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Saturday, January 23, 2016

Royal Pains: Two Princes Vie for Power in Saudi Arabia, Make a Mess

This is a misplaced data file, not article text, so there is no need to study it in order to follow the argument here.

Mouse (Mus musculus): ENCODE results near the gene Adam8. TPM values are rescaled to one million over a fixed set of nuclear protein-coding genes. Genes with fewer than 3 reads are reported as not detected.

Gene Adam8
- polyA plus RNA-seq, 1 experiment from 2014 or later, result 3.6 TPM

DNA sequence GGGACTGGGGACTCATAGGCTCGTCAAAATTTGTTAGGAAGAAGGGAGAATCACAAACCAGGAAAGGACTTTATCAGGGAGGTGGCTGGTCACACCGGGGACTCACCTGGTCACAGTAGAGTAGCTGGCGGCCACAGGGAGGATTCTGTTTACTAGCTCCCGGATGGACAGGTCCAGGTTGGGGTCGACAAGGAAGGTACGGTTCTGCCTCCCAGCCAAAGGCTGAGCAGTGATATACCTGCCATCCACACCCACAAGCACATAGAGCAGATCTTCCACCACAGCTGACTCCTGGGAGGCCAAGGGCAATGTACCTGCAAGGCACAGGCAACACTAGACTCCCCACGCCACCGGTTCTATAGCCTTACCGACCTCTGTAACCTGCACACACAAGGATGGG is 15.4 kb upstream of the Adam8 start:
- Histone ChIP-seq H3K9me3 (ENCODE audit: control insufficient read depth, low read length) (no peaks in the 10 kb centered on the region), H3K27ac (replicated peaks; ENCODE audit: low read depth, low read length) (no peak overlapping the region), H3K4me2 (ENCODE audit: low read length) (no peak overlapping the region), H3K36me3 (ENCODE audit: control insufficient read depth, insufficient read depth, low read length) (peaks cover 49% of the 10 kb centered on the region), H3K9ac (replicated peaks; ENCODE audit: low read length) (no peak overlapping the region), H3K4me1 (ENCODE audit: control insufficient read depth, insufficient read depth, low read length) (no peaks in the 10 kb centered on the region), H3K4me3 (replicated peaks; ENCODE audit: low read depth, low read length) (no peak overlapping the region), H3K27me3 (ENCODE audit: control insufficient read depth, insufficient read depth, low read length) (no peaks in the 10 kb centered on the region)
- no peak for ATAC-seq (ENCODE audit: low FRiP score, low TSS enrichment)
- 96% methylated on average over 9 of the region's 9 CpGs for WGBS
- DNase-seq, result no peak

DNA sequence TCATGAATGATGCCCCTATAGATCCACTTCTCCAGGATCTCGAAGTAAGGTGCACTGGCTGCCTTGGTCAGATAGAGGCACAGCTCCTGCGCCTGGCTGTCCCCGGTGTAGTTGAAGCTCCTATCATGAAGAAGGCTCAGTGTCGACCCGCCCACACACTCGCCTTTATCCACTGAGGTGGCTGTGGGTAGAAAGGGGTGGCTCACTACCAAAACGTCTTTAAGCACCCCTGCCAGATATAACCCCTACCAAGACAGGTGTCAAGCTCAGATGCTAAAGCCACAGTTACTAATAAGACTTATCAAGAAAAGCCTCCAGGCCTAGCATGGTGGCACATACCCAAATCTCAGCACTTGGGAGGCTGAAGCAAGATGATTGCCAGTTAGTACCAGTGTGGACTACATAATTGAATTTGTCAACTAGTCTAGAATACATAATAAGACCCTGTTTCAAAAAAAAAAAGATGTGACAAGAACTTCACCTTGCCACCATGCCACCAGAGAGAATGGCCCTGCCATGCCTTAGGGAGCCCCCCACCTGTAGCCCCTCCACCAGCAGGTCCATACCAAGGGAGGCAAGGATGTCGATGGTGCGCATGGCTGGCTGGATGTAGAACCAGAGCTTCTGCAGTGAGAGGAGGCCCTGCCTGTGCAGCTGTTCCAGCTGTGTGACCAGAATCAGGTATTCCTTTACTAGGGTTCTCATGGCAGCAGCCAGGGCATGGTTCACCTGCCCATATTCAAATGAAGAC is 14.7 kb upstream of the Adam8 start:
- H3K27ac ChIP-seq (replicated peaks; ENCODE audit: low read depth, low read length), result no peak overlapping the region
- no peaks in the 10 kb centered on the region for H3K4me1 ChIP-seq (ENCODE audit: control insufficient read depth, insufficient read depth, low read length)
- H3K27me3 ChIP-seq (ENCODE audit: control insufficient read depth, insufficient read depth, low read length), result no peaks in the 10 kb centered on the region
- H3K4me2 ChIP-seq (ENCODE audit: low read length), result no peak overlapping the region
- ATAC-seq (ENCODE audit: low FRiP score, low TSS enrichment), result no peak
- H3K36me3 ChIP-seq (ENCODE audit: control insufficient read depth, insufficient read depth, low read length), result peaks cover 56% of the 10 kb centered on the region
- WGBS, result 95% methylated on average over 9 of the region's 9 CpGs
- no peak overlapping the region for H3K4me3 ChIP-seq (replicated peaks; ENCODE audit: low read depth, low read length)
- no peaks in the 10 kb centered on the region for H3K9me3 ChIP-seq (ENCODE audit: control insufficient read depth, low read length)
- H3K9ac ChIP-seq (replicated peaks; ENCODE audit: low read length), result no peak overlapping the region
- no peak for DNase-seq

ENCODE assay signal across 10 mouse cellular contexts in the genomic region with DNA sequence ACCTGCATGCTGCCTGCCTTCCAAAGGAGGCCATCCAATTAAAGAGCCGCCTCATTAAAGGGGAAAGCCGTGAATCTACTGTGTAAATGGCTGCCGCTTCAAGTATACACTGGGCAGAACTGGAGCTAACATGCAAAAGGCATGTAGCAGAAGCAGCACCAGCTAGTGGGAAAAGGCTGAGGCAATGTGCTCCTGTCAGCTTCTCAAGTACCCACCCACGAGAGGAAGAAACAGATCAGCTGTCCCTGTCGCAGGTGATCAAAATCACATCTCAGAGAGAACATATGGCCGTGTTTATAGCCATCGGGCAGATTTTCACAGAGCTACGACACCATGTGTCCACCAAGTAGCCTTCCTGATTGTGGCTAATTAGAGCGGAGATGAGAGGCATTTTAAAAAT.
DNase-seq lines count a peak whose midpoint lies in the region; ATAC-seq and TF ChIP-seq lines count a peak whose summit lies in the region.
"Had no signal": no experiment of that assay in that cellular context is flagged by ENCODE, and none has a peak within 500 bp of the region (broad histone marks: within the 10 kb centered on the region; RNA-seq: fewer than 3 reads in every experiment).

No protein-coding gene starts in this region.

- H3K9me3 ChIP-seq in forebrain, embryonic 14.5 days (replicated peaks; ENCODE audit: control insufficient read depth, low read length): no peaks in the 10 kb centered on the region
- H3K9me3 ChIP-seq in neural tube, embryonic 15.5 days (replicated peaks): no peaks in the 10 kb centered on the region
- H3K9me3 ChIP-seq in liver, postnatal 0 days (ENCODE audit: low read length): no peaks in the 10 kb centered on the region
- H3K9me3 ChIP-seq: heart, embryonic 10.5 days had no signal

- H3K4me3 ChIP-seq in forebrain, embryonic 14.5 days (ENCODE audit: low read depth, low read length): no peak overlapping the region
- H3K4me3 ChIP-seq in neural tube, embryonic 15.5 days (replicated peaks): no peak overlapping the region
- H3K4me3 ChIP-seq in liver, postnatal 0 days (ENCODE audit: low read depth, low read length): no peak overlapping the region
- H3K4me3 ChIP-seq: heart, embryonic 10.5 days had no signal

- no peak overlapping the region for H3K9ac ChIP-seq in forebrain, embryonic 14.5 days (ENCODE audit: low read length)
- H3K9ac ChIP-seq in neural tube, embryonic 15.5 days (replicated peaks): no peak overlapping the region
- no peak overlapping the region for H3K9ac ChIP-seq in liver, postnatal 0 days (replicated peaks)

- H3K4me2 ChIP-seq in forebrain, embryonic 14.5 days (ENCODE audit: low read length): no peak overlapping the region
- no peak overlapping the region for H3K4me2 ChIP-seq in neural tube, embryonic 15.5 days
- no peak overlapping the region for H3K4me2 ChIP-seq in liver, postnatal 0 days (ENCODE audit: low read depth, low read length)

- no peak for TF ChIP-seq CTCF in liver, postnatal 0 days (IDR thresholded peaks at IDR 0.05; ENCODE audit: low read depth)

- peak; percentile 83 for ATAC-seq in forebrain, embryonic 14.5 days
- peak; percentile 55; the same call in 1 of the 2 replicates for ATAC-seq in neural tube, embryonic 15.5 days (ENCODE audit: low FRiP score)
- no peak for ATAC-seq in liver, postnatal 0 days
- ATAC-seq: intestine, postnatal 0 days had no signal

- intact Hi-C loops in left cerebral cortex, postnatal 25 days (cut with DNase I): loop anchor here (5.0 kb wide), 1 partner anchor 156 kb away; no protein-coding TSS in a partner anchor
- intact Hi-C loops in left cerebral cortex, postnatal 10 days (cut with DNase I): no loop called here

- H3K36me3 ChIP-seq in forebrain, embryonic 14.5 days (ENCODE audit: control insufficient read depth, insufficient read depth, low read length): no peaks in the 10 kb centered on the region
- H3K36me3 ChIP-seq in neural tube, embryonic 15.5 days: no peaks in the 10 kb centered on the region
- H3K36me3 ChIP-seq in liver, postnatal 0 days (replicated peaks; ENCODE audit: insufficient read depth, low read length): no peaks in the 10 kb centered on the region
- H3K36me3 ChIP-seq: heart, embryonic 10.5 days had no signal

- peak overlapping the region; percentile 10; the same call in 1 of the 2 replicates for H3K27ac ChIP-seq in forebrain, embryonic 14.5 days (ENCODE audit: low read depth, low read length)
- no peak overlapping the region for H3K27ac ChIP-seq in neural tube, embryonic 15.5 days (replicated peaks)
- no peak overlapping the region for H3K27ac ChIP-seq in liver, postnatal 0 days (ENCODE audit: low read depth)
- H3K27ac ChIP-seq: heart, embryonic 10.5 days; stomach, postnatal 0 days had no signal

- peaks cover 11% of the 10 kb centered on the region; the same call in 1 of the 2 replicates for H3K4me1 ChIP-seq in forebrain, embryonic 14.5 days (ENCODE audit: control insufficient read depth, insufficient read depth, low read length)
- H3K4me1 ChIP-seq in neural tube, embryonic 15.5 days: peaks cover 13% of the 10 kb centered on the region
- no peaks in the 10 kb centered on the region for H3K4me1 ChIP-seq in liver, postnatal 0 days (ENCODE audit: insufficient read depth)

Jan 23 2016, 5:24 am ET by Robert Windrem A rivalry between two princes may explain Saudi Arabia's sudden eagerness to pick fights at home and abroad, as the two men spark one international disaster after another while vying for the kingdom's throne. "To understand the Saudi royal family, you don't go to the Kennedy School of Government," says Bruce Riedel, the CIA's former national intelligence officer for the Middle East. "You read Shakespeare!" The struggle between Crown Prince Muhammad bin Nayef and Prince Mohammad bin Salman has all the elements of Elizabethan drama, including strange alliances, ambitious courtiers - and an ailing, ancient king who may be mentally incompetent. Diplomatic sources and U.S. officials believe 80-year-old King Salman, with whom Secretary of State John Kerry is scheduled to meet in Riyadh this weekend, shows signs of dementia. One official said that during a recent meeting, the king was only able to follow the conversation by pausing while an aide in another room typed a response that the king then read from an iPad. Some in the U.S. government believe that when King Salman declined to come to Camp David last spring to meet with President Obama, he was not just snubbing the president but trying to avoid embarrassment in front of world media. The princes who would take his place may be first cousins, but they're polar opposites. "MBN," as Crown Prince Muhammad bin Nayef is known, is 55 and a trusted U.S. ally. The interior minister and crown prince rose to power on his slow, steady success as head of the Saudi counterterrorism program, where he became a favorite of the CIA. He was sometimes also known as the Prince of Darkness because of his rank, his job in intelligence, and his night-owl habits. Saudi King Salman bin Abdulaziz salutes the Kingdom's national anthem as he arrives to inaugurate the works of the Shura Council in Riyadh. Photo was made available on Dec. 23, 2015. Saudi Press Agency / Handout "MBS," Mohammad bin Salman, is King Salman's son. Just 29, he's the defense minister and a savvy publicity hound who shot to prominence in 2015 as the architect of Saudi Arabia's war against Yemen's Houthi rebels . "Bin Salman is a pop idol," notes Riedel, who is now at the Brookings Institution. "His picture is all over Saudi social media, on television, on billboards. There are pop music songs about him!" Bin Salman's trips to Russia, France and the U.S. were heavily covered in Saudi papers and burnished his image with the huge chunk of the kingdom's population that is under 30. "They can see themselves in him," said Riedel. "The system didn't normally operate that way." U.S. officials say the younger generations of the Saudi public seem energized by bold action, and the princes are competing for public favor by seeing who can take the most aggressive stance towards the nation's internal and external enemies. But their bold actions have brought risk and ruin. The byproducts of their power struggle now include mounting tension with Iran, an increasingly costly military quagmire in Yemen, and protests by Shiites around the world. Last month's beheading of Nimr al-Nimr, a Shi'ite cleric, which U.S. officials strongly believe was pushed by Prince bin Nayef, has led to a break in relations between Saudi Arabia and Iran and a wave of condemnation in the West. A war against the Iranian-backed Houthis in Yemen, pushed by bin Salman, had initial success but is now a stalemate that costs the kingdom $200 million per day. Last year's decision to keep pumping oil in the face of declining prices, which both princes backed, has shrunk Saudi Arabia's economic power and led to lower revenues and vast cuts in social services. The rivalry is the result of an odd arrangement the royal family made after King Abdullah died in January 2015. The family's Allegiance Council anointed Salman king and bin Nayef crown prince. There were multiple rationales for appointing bin Nayef, aside from his counterterrorism work. He is the son of the late Prince Nayef, who would have been in line for the throne if he hadn't died before Abdullah. The new King Salman, however, then appointed his son, Mohammad bin Salman, deputy crown prince, placing him directly behind bin Nayef in the order of succession. Which of the two princes will win in the end? Salman has a very high opinion of his son. "The king thinks the sun shines out of the boy's backside," said Simon Henderson, director of the Washington Institute's Gulf and Energy Policy Program. When Secretary Kerry meets with King Salman this weekend, he will also be meeting with young bin Salman. Could Saudi Arabia and Iran's Diplomatic Spat Lead to Something Far Worse? 1:05 The public applauded the young prince's aggressive stance in Yemen. "To them, Saudi had never been so bold," said a Saudi journalist who wished to remain anonymous.. "The Yemen operation had finally upped the ante for Saudis. Saudi Arabia didn't need any more nurse maids. He represented them, he was in touch with them. The U.S. is less enthusiastic. Though he has compared himself to Winston Churchill and Margaret Thatcher, bin Salman is not as enamored with the West as his older rival. Foreign intelligence services also question his decision-making. In December, the BND, Germany's intelligence agency, publicly released an extraordinary and scathing analysis of bin Salman, saying he is behind the kingdom's "impulsive policy of intervention." The minister of defense, the paper stated, "harbors a latent risk that in seeking to establish himself in the line of succession in his father's lifetime, he may overreach." Bin Nayef is favored --it's hardly an exaggeration to say beloved -- by the United States. More than one U.S. official has privately said bin Nayef is the man the U.S. wants to be king. When King Salman skipped last May's Camp David summit on Syria, seen as an affront to President Obama, he sent the two princes. Obama praised both but particularly noted bin Nayef's counterterrorism role. "Mohammed bin Nayef has been a partner with us on counterterrorism work and security work for a very long time. So we have great admiration for him," said the President. "This is the first time that we had had a chance to work closely with the Deputy Crown Prince, and I think he struck us as extremely knowledgeable, very smart, I think wise beyond his years." A senior U.S. intelligence official went even further, telling NBC News, "Crown Prince Muhammad bin Nayef is a strong and committed partner to the U.S., and he possesses an in-depth understanding on a range of security related issues. His pragmatic, proactive leadership in addressing complex security issues cannot be overstated."  Nimr al-Nimr Execution Ignites New Chapter in Shiite-Sunni Struggle 2:37 Here's one example cited by Riedel: When al-Qaida planted bombs on UPS and FedEx planes headed from Yemen to Chicago on the eve of the 2010 U.S. congressional elections, MBN called the White House and gave President Obama's terrorism advisor -- now CIA Director --John Brennan the tracking numbers for the deadly containers. The planes were then detained at stopovers and the bombs removed. It's not surprising. Bin Nayef has had an open line to the last four CIA directors, say U.S. officials. During the early post-9/11 years, bin Nayef would visit the U.S. four times a year to meet with his White House counterpart, Fran Fragos Thompson, sessions facilitated by bin Nayef's fluent English, learned in Oregon, where he attended Lewis and Clark College. Bin Nayef also studied at the FBI in the late 1980s, and at Scotland Yard's antiterrorism institute between 1992 and 1994. Another western diplomat told NBC News, "He is clearly very smart and ambitious but also focuses on what needs to be done and I would definitely describe him as a doer. One of the smartest things about him is that he has built up a team over the years that has a broad range of expertise and they are extremely loyal to him and if you look at the results successful." And he is no shrinking violet when dealing with the media. He will often leak tales of derring-do to the Saudi and other Middle Eastern media. No billboards, just a steady stream of positive stories with him as the hero. The older generation of Saudi princes, who are closer in age to bin Nayef, also question why King Salman has invested so much power in his 29-year-old son, according to the Saudi journalist. But whether the old guard's regard for bin Nayef and American affection for him will help him become king remains to be seen. Image: SAUDI-CONFLICT-COALITION Saudi Defence Minister and Deputy Crown Prince Mohammed bin Salman holds a press conference on Dec. 14, 2015, at King Salman airbase in Riyadh. According to media reports, Saudi Arabia announced the formation of a military coalition of 34 countries including Gulf states, Egypt and Turkey to fight "terrorism" in the Islamic world. but the alliance excludes regional rival Iran and several countries facing ongoing violence. Saudi Press Agency / via AFP - Getty Images "The fact the U.S. officials like him can be as much as hindrance as a help and he's caught up in what is best described as a battle royale," said Henderson, who added that bin Nayef "feels threatened by Mohammed bin Salman and would like to sideline him." Riedel thinks the U.S. may be making a mistake in pushing bin Nayef as hard as they have. He's no reformer, says Riedel, noting that for dissidents in the Middle East, bin Nayef is the "public face of repression in the kingdom," equating dissent with terror. Some of the "team" he has built up are informants. Riedel and others in the U.S. government, believe bin Nayef, who still controls the counterterrorism apparatus, had to be part of the decision-making process that led to al-Nimr's execution. Another U.S. official said, "It's in his portfolio." How does it end? Not well is the experts' consensus. Bin Salman controls access to the royal court along with his mother. Thus, Riedel says, bin Nayef, as crown prince, cannot meet with the king without his deputy's permission. Moreover, the king may not even be competent enough to control his succession, according to multiple sources. "Will the son connive with the favorite wife to deny Bin Nayef?" asks Reidel. "It happened in Jordan." But bin Nayef is a survivor, literally. He's survived assassination attempts --at least three and possibly four -- the most serious in August 2009 when the brother of al Qaeda bombmaker Ibrahim al-Asiri blew himself up while shaking hands with him. Bin Nayef suffered minor burns. "So he has luck," said Henderson, "which is seen as a valuable asset in Saudi culture." -- Andrea Mitchell contributed reporting to this story. ======================================== Sat Jan 23, 2016 7:16pm GMT Related: Davos Exclusive: Saudi-Iranian proxy war over Syria spreads to Davos DAVOS, Switzerland | By Paul Taylor Iranian Foreign Minister Javad Zarif (C) attends the session 'Responding to Fragility' of the annual meeting of the World Economic Forum (WEF) in Davos, Switzerland January 21, 2016. REUTERS/Ruben Sprich Iranian Foreign Minister Javad Zarif (C) attends the session 'Responding to Fragility' of the annual meeting of the World Economic Forum (WEF) in Davos, Switzerland January 21, 2016. Reuters/Ruben Sprich Senior Saudi and Iranian figures clashed behind closed doors at a private meeting convened by the World Economic Forum in Davos this week to try to promote peace in Syria, participants said. The barbed exchange between Saudi Prince Turki al-Faisal and Iranian Foreign Minister Javad Zarif at an invitation-only meeting on Wednesday underlined the hostility between the two Gulf rivals, who are waging proxy wars in Syria, Yemen and Iraq. Riyadh broke off diplomatic relations and cut off trade and transport ties with Tehran two weeks ago after protesters stormed the Saudi embassy in Iran. The protests erupted following the Saudi execution of a leading Shi'ite cleric that outraged predominantly Shi'ite Iranians. The standoff highlights some of the reasons U.S.-Russian-backed peace talks on Syria may not open as planned in Geneva next week. There is no agreement on who should represent opponents of the Syrian government, and Riyadh-backed rebels are demanding that Russia first stop air strikes in Syria. An official photographer snapped Faisal and Zarif shaking hands outside the room. The picture was not distributed and any warmth evaporated when they sat around the table with U.N. and other senior officials. "It was a dialogue of the deaf," said one participant, who asked not to be identified because of the confidentiality of the session. Zarif denied any secret meeting with Prince Turki, a former head of Saudi intelligence and ambassador to the United States. Asked at a news conference the same day whether he would meet any Saudi officials in Davos, he said: "There won't be any secret meeting." Prince Turki confirmed to Reuters that he had attended the session with Zarif and others but declined comment on what was said, citing the off-the-record ground rules of the meeting. U.N. special envoy on Syria Staffan de Mistura, former U.N. Secretary-General Kofi Annan, former Arab League Secretary-General Amr Moussa of Egypt, the foreign ministers of Italy and Austria and officials from Turkey and several other Western nations were also around the table. SECTARIAN STRIFE De Mistura opened the meeting by saying the time was ripe for the Geneva peace talks because outside powers all wanted a political solution to the five-year-old civil war in Syria, the participants said. However, several speakers questioned Russia's motives for intervening in the conflict since September with air strikes in support of President Bashar al-Assad. They cast doubt on whether Moscow and Tehran wanted any deal that would involve Assad's eventual departure. Zarif said Iran supported a political solution and had set out a four-point peace plan when it was finally invited to join international diplomacy on Syria last year. It had been excluded for years at U.S. and Saudi insistence. Without naming any country, he took a veiled swipe at Riyadh by condemning those, he said, who fanned and exploited sectarian differences between Sunni and Shi'ite Muslims across the region. At his news conference, Zarif accused Saudi Arabia of having spent millions of dollars to lobby the U.S. Congress against an international deal on Iran's nuclear program. An agreement with Iran led to the lifting of U.N. sanctions on the country this week. He said Riyadh had panicked after the embassy attack and the Saudis needed to "come to their senses". Prince Turki hit back in the closed session, blasting Iran's role in the Syria conflict, the participants said. Quoting an Arabic saying, he told Zarif: "I really like what you say but when I look at what you do, I wonder." Prince Turki, the 70-year-old youngest son of the late King Faisal, accused Iran of having 10,000 fighters on the ground in Syria supporting Assad, participants said. He described the Syrian leader as a "terrorist killing his own people" who was directly kept in power by Tehran, the participants said. One participant said the prince's remarks were sharper than expected and shocked some of those attending the meeting. While declining to comment on the exchange, Prince Turki told Reuters the commander of the Iranian Revolutionary Guards had boasted publicly that Iran had 120,000 fighters in Arab countries. Iran has acknowledged that officers of its Revolutionary Guards have been killed in Syria, but it denies having a large military presence in the country or participating directly in combat operations. Officials close to Damascus and familiar with military developments have said that hundreds of Iranian fighters have joined the ground war in Syria since Russia began its air strikes last September, many of them deployed near Aleppo. A Middle East diplomat said the Iranian presence was closer to 2,000 Revolutionary Guards, but they were augmented by several thousand Shi'ite volunteers from countries such as Pakistan, Afghanistan and Iraq who had received military training in Iran. Zarif did not respond to Prince Turki's attack in the meeting and the rest of the session was inconclusive. U.N. envoy de Mistura lamented that "this is the third year we are talking about Syria and not getting anywhere", one participant said. He said the Europeans at the table only talked about the humanitarian situation and the refugee crisis and how to stop refugees reaching Europe. (Writing by Paul Taylor, editing by Larry King)